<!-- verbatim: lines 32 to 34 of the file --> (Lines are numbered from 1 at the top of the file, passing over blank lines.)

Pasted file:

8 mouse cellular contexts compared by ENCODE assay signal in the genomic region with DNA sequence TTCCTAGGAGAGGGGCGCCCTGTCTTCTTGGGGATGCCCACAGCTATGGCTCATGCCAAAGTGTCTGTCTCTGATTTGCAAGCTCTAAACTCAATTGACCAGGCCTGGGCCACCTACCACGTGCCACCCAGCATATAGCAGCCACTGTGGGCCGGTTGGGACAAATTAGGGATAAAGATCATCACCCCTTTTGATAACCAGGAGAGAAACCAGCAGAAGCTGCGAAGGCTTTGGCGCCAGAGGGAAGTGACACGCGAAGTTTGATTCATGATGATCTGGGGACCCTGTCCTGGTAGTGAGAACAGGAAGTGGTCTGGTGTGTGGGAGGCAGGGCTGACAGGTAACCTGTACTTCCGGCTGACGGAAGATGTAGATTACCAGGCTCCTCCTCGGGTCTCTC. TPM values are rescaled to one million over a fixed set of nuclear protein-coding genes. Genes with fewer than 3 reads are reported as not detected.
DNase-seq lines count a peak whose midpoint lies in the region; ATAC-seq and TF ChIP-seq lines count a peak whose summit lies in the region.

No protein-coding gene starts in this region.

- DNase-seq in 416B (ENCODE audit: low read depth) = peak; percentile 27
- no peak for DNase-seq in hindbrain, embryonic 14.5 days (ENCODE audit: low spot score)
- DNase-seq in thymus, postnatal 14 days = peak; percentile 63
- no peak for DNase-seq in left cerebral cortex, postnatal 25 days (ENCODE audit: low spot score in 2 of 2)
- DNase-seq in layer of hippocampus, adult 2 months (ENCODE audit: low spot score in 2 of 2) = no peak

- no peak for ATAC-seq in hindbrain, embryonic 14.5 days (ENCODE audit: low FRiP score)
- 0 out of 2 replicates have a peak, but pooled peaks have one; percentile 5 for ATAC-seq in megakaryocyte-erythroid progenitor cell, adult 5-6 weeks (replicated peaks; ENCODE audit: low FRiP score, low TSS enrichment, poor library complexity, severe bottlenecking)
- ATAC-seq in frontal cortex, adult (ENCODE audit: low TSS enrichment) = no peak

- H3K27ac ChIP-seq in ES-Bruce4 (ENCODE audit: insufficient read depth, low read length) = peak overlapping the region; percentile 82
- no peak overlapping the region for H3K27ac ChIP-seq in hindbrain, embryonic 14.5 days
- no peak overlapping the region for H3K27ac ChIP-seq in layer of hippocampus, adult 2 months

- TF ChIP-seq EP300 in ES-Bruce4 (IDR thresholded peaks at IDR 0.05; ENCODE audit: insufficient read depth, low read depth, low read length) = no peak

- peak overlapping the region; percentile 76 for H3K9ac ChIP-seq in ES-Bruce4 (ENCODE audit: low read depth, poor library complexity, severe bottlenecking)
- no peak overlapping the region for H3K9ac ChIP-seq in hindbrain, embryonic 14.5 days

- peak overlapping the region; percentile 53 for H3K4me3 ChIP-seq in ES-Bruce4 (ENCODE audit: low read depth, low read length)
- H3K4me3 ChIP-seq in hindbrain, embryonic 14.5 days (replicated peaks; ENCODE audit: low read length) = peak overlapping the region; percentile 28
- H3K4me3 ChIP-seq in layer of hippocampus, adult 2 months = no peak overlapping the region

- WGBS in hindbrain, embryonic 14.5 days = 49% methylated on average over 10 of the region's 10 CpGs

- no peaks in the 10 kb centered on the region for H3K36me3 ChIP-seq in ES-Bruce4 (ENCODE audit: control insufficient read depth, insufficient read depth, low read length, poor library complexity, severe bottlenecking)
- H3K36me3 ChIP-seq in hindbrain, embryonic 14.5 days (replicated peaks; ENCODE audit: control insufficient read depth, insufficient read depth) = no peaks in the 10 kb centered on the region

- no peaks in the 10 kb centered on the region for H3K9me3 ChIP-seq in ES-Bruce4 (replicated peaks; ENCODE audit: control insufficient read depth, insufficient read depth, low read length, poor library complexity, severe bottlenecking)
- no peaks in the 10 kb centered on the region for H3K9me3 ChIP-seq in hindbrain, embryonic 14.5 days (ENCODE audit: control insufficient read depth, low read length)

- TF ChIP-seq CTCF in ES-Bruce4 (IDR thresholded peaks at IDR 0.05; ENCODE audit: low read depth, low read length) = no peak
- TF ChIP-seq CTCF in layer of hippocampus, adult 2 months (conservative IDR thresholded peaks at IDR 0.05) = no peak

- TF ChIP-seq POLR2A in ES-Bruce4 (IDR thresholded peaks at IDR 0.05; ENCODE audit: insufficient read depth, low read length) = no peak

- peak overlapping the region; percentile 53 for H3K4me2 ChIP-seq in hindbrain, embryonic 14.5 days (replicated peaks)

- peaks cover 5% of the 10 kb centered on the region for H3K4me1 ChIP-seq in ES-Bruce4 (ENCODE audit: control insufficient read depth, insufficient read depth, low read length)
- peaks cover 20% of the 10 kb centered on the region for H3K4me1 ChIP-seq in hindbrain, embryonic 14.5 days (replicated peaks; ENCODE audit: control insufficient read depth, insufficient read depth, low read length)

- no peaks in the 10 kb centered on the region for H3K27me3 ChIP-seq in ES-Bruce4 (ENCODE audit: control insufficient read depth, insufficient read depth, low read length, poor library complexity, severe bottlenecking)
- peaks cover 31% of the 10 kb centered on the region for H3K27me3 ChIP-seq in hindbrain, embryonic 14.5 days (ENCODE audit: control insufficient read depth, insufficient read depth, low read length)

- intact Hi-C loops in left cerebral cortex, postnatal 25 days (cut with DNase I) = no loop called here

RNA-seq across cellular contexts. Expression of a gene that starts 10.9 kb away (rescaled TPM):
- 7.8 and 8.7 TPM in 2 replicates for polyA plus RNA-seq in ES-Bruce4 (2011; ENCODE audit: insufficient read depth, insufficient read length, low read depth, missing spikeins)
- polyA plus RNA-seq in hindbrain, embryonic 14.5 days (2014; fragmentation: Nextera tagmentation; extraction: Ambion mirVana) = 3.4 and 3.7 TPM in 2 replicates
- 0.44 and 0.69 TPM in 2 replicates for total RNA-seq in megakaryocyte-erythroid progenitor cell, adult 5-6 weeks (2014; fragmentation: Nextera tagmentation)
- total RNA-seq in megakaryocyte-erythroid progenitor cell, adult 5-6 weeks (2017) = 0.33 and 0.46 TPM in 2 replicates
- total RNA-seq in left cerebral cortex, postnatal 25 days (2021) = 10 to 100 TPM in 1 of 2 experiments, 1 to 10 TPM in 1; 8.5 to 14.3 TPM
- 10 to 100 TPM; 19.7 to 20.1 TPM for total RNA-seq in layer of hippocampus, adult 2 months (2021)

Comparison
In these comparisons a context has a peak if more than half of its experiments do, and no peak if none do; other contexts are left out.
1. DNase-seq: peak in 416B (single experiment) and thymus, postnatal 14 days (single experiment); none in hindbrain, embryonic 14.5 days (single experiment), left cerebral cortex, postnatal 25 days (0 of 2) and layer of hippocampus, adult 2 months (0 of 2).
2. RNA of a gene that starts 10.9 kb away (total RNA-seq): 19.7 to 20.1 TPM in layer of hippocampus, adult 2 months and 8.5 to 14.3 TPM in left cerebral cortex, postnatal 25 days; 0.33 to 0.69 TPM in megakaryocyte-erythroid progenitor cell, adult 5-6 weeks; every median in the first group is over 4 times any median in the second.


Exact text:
- no peaks in the 10 kb centered on the region for H3K27me3 ChIP-seq in ES-Bruce4 (ENCODE audit: control insufficient read depth, insufficient read depth, low read length, poor library complexity, severe bottlenecking)
- peaks cover 31% of the 10 kb centered on the region for H3K27me3 ChIP-seq in hindbrain, embryonic 14.5 days (ENCODE audit: control insufficient read depth, insufficient read depth, low read length)

- intact Hi-C loops in left cerebral cortex, postnatal 25 days (cut with DNase I) = no loop called here